They are built differently than servo or brushed motors. There are no places where metal is rubbing against metal. Brushless motors will last longer, spin faster, and help batteries last longer. They have three wires instead of two. There are two types: inrunner and outrunner.
Brushless inrunners are very similar from the outside to a brushed DC motor in terms of size. They are usually mounted on a circuit board like a servo motor with a gear box. They spin very fast and have to be geared down like a brushed dc motor. They are different than a brushed dc motor in that they are stronger, more efficient and last longer. They can be matched to a wider variety of propellers or loads by adjusting the gearing.
The five wires coming off the circuit board are the same as those coming off the ESC attached to the brushed dc motor and the servo motor circuit board (2 for power in and 3 go to the arduino). The pulses mean the same as the brushless dc motor. The only difference is that at maximum RPM, there are still pulses. There is not one long pulse like the brushed dc motor. The only physical difference is that there are three wires into the motor (you may not be able to see them when it is mounted on a circuit board.)
The outrunner is already the standard motor in laser printers, copy machines, fax machines, scanners, blue ray players, cd players, where a very precise, constant speed is needed. It is also found in model helicopters, RC airplanes and other variable speed applications where there are light weight requirements. It is totally different than all other motors. It appears to be falling apart like a vacuum cleaner motor. You don't need to tear these apart. Look at these wikicommons pictures.
Taking apart a CD player and finding the motor is fairly easy.
Start by turning it upside down and removing the screws holding the bottom plate on.
The screws and plate reveal a retaining ring that pops off easily with knife or screw driver.
After the retaining ring is removed, the entire assembly that spins can be removed. There may be some resistance that feels like removing magnets from each other.
Underneath the cup of all outrunner brushless motors is a series of coils. On some motors, between the coils, are hall effect probes. Hall effect probes detect the spinning magnetic field and provide a pulse out of the brushless motors to the electronics. From this pulse the electronics can precisely control the speed of the motor. Variable speed motors don't necessary have the hall effect probes. The electronics in the ESC pulses the motor to tell it's initial direction and some other feed back system (humans using RC or an autopilot reading accelerometers or gyros adjusts the speed).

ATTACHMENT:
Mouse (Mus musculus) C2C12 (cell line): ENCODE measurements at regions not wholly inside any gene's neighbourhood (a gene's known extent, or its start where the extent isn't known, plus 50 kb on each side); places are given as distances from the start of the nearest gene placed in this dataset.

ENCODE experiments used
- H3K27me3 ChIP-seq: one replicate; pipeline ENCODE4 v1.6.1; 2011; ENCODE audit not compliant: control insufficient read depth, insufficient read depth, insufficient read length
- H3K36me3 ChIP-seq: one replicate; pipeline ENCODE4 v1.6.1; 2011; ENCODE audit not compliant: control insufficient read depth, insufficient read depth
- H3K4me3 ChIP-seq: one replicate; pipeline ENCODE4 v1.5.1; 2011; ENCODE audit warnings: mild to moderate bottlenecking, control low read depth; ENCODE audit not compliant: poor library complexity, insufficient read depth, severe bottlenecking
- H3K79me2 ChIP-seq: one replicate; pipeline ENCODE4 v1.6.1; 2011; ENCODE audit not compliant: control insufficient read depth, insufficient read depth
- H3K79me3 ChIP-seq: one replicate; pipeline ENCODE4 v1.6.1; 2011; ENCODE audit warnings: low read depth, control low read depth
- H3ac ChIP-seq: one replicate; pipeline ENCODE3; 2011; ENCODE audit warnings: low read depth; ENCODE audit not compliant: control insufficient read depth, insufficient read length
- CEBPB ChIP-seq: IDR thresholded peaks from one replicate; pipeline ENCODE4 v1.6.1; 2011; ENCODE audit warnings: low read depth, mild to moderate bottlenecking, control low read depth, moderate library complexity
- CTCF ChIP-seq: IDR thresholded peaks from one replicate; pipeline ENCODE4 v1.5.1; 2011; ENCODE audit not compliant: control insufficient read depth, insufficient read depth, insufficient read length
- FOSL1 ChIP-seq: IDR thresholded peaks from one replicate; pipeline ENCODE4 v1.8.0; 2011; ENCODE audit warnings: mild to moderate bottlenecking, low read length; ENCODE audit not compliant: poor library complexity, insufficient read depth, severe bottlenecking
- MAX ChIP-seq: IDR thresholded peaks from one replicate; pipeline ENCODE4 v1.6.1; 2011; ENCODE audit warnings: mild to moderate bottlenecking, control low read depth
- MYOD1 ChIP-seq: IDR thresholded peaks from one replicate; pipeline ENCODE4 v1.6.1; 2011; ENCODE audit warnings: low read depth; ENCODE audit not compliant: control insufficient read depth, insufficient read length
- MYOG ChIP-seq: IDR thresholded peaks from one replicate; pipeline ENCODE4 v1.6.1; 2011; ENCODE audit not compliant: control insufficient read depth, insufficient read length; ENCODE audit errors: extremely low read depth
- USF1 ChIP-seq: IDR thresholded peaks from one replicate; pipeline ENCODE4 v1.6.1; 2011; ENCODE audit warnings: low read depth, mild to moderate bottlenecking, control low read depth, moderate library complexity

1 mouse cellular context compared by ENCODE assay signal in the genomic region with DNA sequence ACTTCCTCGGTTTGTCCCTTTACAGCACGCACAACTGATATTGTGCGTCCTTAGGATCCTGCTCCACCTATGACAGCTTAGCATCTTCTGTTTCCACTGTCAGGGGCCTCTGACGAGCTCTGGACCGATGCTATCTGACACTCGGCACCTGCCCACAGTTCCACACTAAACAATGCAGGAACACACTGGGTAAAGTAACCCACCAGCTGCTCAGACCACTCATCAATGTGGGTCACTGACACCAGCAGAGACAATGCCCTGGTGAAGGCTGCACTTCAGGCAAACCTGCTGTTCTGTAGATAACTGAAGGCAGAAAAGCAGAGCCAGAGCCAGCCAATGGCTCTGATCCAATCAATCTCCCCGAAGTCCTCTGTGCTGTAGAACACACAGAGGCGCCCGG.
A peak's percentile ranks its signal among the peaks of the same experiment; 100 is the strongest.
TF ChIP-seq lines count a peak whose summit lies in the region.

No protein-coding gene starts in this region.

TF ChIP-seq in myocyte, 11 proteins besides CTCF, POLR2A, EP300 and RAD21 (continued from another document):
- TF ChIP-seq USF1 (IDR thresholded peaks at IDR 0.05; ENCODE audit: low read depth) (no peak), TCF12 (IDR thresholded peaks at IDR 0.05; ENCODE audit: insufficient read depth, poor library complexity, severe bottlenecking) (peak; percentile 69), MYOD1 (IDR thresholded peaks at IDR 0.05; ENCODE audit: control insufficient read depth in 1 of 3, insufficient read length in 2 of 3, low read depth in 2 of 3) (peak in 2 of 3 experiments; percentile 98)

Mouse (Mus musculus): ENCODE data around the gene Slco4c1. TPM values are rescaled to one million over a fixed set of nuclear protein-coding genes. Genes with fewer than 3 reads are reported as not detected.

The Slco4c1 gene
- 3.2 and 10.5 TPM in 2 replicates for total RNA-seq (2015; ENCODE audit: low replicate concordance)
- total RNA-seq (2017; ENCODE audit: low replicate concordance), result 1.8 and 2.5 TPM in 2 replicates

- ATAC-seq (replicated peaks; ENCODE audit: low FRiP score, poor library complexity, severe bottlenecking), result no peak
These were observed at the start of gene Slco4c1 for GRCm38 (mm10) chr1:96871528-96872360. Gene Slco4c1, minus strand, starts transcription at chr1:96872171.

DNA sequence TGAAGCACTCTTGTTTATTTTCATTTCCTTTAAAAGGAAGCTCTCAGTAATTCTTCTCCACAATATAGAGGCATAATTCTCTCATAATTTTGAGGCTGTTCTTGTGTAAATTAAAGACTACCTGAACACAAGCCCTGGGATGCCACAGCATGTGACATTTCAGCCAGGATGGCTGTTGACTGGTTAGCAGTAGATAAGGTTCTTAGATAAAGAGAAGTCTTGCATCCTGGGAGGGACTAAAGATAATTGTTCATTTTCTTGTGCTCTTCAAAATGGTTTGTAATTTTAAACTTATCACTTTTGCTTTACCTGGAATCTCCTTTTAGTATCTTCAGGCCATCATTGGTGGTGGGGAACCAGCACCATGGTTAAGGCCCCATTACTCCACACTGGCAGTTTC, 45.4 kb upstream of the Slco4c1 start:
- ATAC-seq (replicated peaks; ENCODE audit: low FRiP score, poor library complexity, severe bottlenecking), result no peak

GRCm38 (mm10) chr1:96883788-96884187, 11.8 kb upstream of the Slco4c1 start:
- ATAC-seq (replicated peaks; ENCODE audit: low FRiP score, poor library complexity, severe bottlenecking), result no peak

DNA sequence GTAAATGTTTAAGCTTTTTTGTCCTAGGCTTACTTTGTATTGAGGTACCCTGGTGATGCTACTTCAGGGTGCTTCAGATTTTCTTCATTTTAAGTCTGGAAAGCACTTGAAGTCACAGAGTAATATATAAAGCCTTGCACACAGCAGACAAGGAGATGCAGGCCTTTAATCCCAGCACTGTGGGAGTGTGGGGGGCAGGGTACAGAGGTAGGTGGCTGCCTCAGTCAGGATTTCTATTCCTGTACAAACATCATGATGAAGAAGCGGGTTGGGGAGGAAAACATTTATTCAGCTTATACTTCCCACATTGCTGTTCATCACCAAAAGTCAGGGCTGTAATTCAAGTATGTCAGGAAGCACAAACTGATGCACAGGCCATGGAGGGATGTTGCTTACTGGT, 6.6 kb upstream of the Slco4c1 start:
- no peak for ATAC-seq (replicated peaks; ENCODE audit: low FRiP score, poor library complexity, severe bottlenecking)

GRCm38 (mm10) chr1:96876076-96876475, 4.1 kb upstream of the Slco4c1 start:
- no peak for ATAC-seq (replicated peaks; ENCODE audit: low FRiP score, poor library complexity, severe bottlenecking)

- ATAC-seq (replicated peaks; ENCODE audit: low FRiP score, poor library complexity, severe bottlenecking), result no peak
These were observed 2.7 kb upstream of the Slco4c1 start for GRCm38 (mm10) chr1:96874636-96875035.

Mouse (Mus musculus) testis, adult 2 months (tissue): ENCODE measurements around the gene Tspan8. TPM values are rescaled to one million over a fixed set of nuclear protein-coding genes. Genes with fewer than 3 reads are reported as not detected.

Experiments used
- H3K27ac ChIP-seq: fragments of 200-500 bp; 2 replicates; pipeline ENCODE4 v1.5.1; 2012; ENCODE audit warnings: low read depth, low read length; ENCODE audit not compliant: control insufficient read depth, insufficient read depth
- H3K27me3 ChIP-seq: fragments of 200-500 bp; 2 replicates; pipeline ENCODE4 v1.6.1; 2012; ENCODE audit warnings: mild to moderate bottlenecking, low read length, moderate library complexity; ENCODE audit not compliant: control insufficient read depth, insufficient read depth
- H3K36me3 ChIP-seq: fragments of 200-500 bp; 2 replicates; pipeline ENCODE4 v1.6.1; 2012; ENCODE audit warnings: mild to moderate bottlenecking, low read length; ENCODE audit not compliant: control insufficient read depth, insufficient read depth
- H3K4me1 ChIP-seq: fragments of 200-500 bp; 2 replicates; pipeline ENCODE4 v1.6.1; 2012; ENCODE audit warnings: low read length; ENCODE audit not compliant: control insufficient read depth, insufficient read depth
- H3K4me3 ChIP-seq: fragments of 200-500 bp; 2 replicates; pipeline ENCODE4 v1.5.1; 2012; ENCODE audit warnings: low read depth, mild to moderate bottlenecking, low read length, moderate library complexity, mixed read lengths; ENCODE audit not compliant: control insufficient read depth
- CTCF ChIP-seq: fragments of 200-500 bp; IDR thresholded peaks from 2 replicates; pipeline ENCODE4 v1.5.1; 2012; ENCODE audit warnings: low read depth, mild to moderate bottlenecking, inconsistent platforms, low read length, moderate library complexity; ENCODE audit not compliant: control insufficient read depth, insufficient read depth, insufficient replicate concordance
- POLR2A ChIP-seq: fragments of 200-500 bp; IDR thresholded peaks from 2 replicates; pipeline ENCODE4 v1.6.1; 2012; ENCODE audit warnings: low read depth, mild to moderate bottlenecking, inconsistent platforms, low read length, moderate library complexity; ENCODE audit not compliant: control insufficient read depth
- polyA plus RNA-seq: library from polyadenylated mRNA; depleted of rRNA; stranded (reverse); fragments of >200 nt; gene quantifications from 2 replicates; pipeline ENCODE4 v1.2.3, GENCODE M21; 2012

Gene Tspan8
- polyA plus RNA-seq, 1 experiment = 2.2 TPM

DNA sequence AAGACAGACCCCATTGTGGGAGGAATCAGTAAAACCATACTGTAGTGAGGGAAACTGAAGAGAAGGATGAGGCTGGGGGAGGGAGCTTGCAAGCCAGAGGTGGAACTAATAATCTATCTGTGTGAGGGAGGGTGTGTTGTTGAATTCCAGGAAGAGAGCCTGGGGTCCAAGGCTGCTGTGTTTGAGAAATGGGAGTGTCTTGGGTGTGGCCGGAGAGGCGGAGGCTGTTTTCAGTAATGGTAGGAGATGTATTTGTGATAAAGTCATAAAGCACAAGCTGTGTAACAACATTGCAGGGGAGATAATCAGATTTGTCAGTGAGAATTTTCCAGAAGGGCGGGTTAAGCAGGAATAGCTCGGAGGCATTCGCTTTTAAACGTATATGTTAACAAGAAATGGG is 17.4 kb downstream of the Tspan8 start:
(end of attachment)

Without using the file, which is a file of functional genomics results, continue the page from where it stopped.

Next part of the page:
Parts of the motor are often attached to a circuit board. Magnets are attached on the inside of the can that spins with the shaft .. sort of like a spinning umbrella.
All brushless motors have a spinning umbrella. Inside the umbrella is a permanent magnet. It looks like one continuous round magnet. However it is more like series of magnets.
Brushless outrunners are always built on a circuit board. This makes them cheaper. The circuit board for this CD motor has no electronics on it. A ribbon cable attaches 11 wires to another controller circuit board. But often the controller is built onto the same circuit board. The circuit boards interface with a controller in two ways. Fixed speed motors have a cable that contains power, inputs (motor on, motor half speed) and an output pulse related to the motors motion.
Variable speed motors typically have no circuitry directly associated with the motor. Instead there are typically three wires coming out that attach to an "Electronic Speed Controller."
Outrunners and inrunners both use the same ESCs. This ESC is different than that of the brushed DC motor. There are three wires going to the motor instead of two. The wiring between the ESC and the Arduino consists if the same 5 wires. The three wires give the brushless motors more pulling power. Understanding this helps understand stepper motors below.
The two wires of the brushed dc motor can be thought of as forward and reverse. The three wires of brushless can be thought of as 1, 2 and 3. Going forward would be this sequence 1-2, 2-3, 3-1, 1-2, etc. Going backwards would be 1-3, 3-2, 2-1, 1-3, etc. What this means is that one third of the motor is helping maintain momentum while another third is pulling the motor in a new direction.
Stepper Motors edit
Stepper motors are like a servo motor in that they move to a spot and hold their position. But they can also spin like a DC and Brushless Motor. They can not hold their position as strongly as a servo motor, and they can not spin as fast as a brushed or brushless motor.
They are not controlled through a circuit board or ESC. They have to be connected to the arduino through a motor shield or custom built circuit. They are typically the most expensive.
Stepper motors can have 4, 5, 6, or 8 wires. To use them with the arduino, understanding the internal wiring is absolutely necessary.
The best way to learn the internal wiring is to assume no manual exists, and "discover" the internal wiring.